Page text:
Leigh Ann came quietly. My husband, Jim, was the first to touch her as she arrived fully into our world. He literally glowed as he laid Leigh Ann in my arms, this small creature with lots of dark hair and big eyes that were already fixed on mine. We held our baby close and said nothing for a long time as though our feelings escaped any attempt we could ever make to express them in words. It was one of those rare moments in my life when I would have gladly stopped time and stayed forever. What a sense of relief and joy to see the baby that had kept me company for almost a year. But in what seemed to be the very next moment my world did stop, but not for me to enjoy. It’s hard for me to think about, let alone write about, the memory of Leigh Ann’s seizures and the doctor who described all the possible reasons for them. I learned the true meaning of inconsolable that day, especially as the doctor took Leigh Ann from my arms and told me that I would not be taking her home as I had planned. Instead she would be taken to the Neonatal Intensive Care Unit (NICU) for diagnostic procedures and medical interventions. Jim followed, determined to stay close to the little girl who had instantly become the center of our universe. I stayed behind and cried in my room for hours, waiting for any news Jim might bring. Eventually he came back, looking pale but composed, obviously worn down by the events unfolding in the NICU. I could tell he was trying his best to keep me calm, but the words “brain hemorrhage” have a way of inflicting terror despite the gentle tone in which they are spoken.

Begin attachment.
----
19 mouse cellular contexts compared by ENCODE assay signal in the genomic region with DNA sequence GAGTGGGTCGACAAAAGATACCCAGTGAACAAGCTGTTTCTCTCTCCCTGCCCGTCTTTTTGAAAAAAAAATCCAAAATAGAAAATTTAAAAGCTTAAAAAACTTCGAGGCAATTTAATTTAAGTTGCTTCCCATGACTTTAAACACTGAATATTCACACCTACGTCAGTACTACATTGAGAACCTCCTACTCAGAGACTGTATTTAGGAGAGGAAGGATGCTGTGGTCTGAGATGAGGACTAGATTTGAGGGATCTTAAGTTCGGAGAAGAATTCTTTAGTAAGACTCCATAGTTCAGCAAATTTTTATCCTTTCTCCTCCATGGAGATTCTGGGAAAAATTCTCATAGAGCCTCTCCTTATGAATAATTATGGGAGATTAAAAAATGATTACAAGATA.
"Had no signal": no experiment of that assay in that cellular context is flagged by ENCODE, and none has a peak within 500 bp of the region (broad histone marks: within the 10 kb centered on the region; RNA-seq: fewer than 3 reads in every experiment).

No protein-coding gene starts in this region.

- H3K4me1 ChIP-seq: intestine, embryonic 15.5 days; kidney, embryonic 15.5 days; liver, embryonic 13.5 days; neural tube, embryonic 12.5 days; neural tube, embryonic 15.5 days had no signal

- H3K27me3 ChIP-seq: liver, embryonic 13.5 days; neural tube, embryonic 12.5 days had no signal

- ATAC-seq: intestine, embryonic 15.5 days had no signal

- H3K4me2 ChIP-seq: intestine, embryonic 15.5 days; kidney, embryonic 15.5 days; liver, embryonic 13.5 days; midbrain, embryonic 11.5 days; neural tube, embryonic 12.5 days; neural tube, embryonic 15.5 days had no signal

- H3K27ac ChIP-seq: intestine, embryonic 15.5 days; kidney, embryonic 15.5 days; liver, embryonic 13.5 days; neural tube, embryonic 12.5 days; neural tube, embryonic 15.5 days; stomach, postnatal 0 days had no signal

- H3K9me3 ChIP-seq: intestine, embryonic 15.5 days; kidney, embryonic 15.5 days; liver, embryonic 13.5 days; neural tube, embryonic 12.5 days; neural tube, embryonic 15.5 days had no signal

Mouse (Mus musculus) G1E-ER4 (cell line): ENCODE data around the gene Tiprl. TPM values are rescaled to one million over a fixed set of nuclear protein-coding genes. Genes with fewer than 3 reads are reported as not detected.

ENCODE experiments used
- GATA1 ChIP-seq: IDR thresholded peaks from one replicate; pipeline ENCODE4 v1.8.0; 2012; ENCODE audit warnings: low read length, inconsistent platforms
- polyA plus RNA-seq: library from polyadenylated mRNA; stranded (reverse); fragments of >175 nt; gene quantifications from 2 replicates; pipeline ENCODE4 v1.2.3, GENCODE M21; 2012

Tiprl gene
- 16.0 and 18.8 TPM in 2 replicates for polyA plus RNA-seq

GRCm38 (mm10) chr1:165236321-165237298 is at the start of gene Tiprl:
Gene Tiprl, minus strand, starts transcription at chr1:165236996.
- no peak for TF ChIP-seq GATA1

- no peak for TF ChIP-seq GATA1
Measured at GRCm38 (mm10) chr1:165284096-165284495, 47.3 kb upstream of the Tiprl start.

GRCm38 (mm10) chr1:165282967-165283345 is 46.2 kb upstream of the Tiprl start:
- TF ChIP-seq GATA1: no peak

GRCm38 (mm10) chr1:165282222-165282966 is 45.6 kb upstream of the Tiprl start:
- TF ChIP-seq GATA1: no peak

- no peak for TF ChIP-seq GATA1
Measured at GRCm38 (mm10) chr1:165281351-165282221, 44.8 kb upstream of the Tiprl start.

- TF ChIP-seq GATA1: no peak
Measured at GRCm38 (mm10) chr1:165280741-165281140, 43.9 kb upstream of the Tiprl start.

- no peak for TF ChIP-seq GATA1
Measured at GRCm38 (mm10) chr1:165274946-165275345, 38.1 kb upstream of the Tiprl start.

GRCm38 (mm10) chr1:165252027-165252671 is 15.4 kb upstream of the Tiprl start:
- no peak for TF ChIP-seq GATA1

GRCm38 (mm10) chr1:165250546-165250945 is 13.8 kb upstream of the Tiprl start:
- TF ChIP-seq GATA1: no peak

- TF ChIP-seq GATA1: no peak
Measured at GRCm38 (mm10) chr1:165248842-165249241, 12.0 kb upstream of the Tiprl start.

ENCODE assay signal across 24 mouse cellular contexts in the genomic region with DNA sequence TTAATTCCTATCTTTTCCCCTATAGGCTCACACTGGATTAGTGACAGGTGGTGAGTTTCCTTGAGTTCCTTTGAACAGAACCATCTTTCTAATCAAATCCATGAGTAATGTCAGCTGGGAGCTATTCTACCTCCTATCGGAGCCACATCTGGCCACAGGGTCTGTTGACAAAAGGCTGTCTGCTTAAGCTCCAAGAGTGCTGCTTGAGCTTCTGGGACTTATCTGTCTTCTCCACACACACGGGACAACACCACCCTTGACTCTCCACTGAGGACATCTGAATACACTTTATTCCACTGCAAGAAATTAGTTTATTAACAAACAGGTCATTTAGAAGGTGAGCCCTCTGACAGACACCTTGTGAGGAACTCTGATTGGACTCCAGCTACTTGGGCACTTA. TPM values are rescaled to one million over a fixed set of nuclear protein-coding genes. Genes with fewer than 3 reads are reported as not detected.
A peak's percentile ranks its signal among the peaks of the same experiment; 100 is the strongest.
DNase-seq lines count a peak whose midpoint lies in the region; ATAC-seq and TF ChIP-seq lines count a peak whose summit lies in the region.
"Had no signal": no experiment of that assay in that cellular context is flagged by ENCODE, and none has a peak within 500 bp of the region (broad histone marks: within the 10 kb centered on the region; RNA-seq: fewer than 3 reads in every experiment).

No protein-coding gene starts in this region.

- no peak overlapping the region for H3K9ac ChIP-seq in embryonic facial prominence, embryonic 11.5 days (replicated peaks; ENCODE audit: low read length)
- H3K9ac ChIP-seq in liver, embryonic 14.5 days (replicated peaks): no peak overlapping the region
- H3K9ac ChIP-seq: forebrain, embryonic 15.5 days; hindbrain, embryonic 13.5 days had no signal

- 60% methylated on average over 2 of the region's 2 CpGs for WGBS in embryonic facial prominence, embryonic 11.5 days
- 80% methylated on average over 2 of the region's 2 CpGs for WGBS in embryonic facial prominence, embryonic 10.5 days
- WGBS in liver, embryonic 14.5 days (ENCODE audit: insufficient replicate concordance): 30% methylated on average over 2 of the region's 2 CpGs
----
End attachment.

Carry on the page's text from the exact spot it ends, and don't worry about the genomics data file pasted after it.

Leigh Ann remained in the NICU for a full week obtaining the care she needed for a brain hemorrhage that had spontaneously occurred during her birth. But by week’s end we were home with our daughter and ready for the life we had imagined apart from the regimen of medications that had to be administered in the right amounts at the right times. Unfortunately, though, things didn’t go quite as we anticipated. Leigh Ann had a few setbacks that prevented her from keeping food (and medicine) down. She was described as “failing to thrive” somewhere in her third month, which landed her in The Children’s Hospital of Philadelphia. After days of examinations and tests, we left Philadelphia with Leigh Ann, once again en route toward the life we had dreamed of having with our baby. This time the dream was fulfilled.
Leigh Ann made a full recovery and was as precious a baby as babies come. She filled our lives with gratitude, wonder, and extraordinary love as she evolved from baby to active toddler. Jim had long since returned to work and Leigh Ann and I went about our lives discovering every back road, park, and activity designed for children. We passed the days with books, chores, and every neighborhood toddler with mom in tow. From the outside life looked great, but slowly and unimaginably the dream of living happily with a healthy baby faded as reality took hold: Life with a toddler is demanding. The dream I had once envisioned never included the physical care, housekeeping, patience, chores, sacrifice, mental focus, and discipline a child needs on a daily basis. The dream left out how my friendships would wane and my self-esteem would falter. For this, and so much more, I was not prepared. Nor was I prepared for the onslaught of conflicting feelings and angst that grew greater, though intermittently, with each day I spent at home with my daughter, and more noticeably in the years that followed when my family grew to include two more children, Laura and Daniel. I was overwhelmed with work and frozen in a place that excluded me. In an indeterminable moment I must have let go of my “self” to fully assume the role of mother and all that it entails. However, for years I grieved the sense of self that I lost. I grieved deeply, unsuspectingly, and alone.